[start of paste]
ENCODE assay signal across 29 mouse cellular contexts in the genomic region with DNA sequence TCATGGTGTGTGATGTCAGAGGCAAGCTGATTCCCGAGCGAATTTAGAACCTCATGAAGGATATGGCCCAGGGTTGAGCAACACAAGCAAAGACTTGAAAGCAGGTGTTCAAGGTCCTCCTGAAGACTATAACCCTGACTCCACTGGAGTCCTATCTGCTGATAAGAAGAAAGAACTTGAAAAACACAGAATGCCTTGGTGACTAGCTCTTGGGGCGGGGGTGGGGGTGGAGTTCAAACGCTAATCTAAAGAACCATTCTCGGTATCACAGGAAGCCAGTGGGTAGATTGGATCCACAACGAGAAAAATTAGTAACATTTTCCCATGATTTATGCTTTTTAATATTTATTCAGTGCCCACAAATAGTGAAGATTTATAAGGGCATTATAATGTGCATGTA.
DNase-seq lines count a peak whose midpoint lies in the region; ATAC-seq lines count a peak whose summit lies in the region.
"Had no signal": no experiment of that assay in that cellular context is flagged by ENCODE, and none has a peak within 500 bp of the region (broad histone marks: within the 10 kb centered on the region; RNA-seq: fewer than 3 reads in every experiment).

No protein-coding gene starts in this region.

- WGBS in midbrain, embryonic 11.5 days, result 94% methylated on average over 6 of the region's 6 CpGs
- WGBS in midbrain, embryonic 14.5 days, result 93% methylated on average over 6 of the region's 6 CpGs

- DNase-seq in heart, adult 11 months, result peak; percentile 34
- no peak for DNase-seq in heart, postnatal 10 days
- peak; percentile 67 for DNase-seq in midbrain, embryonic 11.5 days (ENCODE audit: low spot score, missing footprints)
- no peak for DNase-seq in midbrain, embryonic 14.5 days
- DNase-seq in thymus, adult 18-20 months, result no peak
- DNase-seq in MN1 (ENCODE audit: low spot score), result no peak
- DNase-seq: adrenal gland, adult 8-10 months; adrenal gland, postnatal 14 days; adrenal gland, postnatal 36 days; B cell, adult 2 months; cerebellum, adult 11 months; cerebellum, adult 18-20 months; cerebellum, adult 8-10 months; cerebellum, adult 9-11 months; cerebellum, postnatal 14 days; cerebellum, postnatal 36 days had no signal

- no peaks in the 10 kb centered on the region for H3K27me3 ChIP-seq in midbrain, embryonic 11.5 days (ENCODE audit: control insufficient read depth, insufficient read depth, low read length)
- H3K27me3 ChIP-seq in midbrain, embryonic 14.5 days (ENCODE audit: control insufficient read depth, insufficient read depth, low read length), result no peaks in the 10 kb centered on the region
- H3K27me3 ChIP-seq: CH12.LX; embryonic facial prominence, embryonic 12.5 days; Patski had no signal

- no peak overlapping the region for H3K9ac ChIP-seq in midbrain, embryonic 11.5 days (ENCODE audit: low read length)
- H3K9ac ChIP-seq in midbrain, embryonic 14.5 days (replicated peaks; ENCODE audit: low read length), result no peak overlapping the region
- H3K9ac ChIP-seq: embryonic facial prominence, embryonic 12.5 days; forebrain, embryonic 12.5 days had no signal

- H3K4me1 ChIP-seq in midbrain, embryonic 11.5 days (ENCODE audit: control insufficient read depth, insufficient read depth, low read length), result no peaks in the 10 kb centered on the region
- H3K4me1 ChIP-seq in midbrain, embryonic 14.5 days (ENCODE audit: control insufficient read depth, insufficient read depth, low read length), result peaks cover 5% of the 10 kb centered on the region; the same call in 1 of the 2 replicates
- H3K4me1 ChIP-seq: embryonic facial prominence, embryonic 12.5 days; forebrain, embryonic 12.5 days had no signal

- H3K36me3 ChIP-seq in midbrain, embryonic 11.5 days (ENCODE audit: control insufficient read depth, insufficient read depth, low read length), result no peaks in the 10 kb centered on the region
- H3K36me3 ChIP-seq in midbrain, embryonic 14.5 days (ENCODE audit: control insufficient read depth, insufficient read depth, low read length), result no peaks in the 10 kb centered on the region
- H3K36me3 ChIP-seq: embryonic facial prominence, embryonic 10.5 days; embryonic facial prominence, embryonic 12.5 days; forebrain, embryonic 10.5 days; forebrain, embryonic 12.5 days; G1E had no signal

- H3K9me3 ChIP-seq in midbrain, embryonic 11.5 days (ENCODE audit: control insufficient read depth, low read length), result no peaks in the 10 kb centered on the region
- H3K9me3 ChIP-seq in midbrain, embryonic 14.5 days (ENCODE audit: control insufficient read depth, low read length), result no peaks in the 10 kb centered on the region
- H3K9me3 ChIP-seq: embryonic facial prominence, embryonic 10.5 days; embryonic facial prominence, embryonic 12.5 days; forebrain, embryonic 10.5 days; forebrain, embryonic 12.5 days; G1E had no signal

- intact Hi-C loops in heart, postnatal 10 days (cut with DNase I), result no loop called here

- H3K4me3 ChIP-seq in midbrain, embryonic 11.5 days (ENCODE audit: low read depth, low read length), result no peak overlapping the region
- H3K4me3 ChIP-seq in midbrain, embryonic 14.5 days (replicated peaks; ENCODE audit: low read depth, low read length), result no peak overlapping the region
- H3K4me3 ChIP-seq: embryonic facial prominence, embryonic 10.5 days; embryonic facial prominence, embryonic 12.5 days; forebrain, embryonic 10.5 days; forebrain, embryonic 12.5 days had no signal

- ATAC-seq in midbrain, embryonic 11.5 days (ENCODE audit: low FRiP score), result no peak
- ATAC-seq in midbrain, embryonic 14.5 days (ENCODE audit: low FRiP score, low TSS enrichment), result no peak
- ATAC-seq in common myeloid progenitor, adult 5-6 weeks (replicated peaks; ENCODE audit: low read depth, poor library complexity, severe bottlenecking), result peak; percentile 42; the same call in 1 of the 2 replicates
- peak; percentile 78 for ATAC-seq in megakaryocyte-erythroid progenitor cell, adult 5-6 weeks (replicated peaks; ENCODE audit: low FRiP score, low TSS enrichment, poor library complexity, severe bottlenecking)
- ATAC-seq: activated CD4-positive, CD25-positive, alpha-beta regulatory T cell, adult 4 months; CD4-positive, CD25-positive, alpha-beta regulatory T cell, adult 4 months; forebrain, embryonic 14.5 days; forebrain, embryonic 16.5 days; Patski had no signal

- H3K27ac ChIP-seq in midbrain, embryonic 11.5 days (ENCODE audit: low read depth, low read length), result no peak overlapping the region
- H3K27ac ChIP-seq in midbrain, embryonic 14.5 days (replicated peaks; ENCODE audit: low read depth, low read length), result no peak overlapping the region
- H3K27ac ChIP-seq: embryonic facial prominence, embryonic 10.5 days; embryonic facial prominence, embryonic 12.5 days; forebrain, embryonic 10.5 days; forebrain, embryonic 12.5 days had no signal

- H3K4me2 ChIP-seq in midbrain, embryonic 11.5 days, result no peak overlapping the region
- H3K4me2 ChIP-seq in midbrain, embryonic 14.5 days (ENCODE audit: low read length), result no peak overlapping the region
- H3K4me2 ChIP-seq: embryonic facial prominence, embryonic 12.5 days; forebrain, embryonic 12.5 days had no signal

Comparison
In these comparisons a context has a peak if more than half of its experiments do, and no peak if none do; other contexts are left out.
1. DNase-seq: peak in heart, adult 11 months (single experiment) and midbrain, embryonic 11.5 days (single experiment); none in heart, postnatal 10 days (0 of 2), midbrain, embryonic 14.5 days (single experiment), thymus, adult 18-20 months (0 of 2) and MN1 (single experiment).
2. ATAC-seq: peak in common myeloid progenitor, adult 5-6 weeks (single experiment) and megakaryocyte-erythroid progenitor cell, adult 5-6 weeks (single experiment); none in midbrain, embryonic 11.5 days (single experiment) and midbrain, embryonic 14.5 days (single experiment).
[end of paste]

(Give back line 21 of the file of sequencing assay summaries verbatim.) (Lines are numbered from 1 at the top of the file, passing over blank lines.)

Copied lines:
- H3K4me1 ChIP-seq in midbrain, embryonic 14.5 days (ENCODE audit: control insufficient read depth, insufficient read depth, low read length), result peaks cover 5% of the 10 kb centered on the region; the same call in 1 of the 2 replicates